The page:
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The party pointedly books no hotel rooms for Floridians at the convention.
By JENNIFER LIBERTO and ALEX LEARY, Times Staff Writers
Published November 21, 2007
National Democrats on Tuesday released their hotel assignments for the Democratic National Convention in Denver.
And which rooms did delegates from all-important Florida get?
The Adam's Mark? Crowne Plaza? Red Lion?
Not quite. Florida got zilch.
The snub is the latest reminder of the Sunshine State's doghouse status for moving up its presidential primary to Jan. 29, violating national party rules.
The move cost the state its 210 delegates.
No delegates. No rooms.
"I am confident that our most important guests at the 2008 Democratic convention - our delegates - will be pleased with their accommodations and enjoy their stay in the Mile High City," said Leah Daughtry, CEO of the Democratic National Convention Committee.
Those VIPs include Guam, which scored the Sheraton Denver Tech Center - with its 24-hour fitness center and complimentary afternoon hors d'oeuvres - and American Samoa, whose 12 delegates will enjoy the outdoor heated pool at the Radisson Southeast.
Florida, the nation's fourth largest state, and, increasingly, one of its most important politically, is not a VIP. It's MIA.
"We're just following the directions by the DNC Rules and Bylaws Committee," Natalie Wyeth, an event spokeswoman, said from Denver on Tuesday.
"I've got to thank the Florida Legislature for this," said Tallahassee delegate Jon Ausman, virtually spitting out his words in disgust. "It was their action that created this mess."
Ausman, a delegate since 1988, is so angry he filed a lawsuit Tuesday against the state, arguing the Legislature had no business moving the primary earlier than Feb. 5.
"I'm very unhappy with them for infringing on my freedom of political speech and association," Ausman said.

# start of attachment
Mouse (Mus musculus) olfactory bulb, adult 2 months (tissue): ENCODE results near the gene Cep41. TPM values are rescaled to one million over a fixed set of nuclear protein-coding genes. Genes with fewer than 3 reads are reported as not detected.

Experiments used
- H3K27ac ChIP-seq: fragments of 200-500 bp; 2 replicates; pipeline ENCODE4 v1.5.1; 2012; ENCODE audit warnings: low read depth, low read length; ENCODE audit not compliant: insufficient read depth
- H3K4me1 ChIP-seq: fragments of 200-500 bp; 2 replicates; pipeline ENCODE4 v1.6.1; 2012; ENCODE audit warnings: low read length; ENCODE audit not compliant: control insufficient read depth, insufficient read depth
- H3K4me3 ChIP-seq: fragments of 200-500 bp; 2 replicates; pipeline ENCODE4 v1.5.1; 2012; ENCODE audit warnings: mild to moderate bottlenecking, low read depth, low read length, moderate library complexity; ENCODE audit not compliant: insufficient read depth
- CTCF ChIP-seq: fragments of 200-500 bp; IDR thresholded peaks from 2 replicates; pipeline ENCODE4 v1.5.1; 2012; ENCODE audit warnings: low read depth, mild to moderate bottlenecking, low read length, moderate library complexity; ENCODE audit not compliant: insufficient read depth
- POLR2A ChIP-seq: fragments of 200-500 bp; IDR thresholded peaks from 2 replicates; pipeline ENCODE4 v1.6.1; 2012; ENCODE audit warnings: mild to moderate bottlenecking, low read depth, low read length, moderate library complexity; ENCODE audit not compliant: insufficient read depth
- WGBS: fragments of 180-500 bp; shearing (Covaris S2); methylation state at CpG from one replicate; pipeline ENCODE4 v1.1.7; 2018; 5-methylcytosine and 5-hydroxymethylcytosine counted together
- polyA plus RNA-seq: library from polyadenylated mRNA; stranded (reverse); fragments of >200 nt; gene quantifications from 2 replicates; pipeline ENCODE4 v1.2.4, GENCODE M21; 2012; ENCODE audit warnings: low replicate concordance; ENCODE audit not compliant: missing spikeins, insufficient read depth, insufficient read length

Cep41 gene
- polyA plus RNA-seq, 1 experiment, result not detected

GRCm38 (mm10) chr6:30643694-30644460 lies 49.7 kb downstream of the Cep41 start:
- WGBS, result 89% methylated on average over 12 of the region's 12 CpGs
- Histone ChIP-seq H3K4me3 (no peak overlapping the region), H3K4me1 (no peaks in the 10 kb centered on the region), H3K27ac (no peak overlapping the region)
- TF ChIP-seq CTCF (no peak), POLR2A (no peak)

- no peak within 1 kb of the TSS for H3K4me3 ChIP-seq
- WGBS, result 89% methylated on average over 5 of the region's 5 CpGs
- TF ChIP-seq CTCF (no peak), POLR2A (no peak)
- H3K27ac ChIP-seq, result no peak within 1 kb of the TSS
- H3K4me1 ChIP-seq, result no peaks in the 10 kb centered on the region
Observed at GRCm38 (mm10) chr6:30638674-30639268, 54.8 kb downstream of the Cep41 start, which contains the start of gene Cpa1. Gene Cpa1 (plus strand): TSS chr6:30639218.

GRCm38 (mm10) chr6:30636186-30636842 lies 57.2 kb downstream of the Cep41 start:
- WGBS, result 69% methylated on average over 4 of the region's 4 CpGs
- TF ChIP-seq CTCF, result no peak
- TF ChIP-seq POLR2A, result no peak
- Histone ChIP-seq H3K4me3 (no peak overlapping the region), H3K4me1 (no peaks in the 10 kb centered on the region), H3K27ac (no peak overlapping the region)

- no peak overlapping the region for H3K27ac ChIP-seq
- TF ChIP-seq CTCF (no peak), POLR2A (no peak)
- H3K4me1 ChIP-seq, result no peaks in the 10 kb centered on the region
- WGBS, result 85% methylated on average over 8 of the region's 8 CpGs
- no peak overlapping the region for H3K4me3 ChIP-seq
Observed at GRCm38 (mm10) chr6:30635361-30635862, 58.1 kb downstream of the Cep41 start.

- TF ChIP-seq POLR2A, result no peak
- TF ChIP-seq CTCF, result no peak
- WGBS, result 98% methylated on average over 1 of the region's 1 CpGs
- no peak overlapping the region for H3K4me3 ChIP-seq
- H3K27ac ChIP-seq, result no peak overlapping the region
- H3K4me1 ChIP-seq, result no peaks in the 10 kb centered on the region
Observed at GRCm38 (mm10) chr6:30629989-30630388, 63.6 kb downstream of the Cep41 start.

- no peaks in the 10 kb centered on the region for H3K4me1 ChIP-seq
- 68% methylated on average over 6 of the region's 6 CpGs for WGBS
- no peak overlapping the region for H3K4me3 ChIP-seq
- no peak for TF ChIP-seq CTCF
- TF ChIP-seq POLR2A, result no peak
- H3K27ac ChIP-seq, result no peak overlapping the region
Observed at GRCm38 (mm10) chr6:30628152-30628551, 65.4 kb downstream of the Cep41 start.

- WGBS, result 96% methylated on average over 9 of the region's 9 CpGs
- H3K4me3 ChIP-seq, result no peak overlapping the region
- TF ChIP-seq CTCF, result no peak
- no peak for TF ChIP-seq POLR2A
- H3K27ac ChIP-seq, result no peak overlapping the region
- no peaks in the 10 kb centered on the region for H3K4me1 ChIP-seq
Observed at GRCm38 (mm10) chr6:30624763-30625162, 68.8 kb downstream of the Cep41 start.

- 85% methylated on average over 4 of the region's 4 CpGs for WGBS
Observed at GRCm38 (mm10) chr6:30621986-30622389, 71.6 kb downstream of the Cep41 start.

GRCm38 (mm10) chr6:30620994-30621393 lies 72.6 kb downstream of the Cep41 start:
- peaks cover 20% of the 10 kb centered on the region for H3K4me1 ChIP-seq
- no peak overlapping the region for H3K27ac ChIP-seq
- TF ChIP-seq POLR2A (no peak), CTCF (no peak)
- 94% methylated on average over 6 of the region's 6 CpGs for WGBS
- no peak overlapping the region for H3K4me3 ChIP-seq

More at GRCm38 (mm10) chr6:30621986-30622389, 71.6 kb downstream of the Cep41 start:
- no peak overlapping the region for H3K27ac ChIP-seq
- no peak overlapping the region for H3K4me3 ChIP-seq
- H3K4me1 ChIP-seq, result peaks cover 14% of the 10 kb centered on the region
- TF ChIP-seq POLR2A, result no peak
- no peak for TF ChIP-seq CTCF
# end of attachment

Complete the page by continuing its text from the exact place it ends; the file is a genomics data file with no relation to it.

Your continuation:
But Florida Democratic Party officials, who have every intention of attending the convention, said that they were not surprised by the move and that there's time and plenty of hotel rooms left.
Indeed, the national party locked in about 5,000 rooms Tuesday, but will eventually secure 17,000.
Nondelegates including support staff and the media have yet to be assigned rooms either, said party spokesman Mark Bubriski.
"As convention chair Nancy Pelosi and DNC chairman Howard Dean have said, the presidential nominee ultimately determines who attends the convention," Bubriski said.
"We are confident that the nominee will reinstate our delegation and that there will be more than adequate housing for Florida delegates and guests among the 17,000 convention hotel rooms in Denver."
Sure, like the La Quinta Inn & Suites at the Denver airport, about a half hour from Pepsi Center, where the convention will be held.
"We'd love to have Florida," said sales manager John Webster, adding he's got about 100 rooms for Aug. 25-28, and a few other locations in the Denver area. (Note to Florida delegates: call (303) 371-0888.)
"Delegates from Florida are not going to be out on street wondering where they're going to lay their head down," said Rick Boylan, a St. Pete Beach Democratic activist who used to serve as the DNC's national director of party affairs and delegate selection. "Ultimately, both parties will figure out a way to get this worked out."
Times political editor Adam C. Smith contributed to this report.
Where they're staying
California, New York: Adams Mark
Iowa, Nevada:Courtyard by Marriott, Downtown
New Hampshire:Wyndham Denver Tech Center
South Carolina:Radisson Stapleton Plaza
Texas: Radisson Hotel Denver Southeast
[Last modified November 20, 2007, 23:38:58]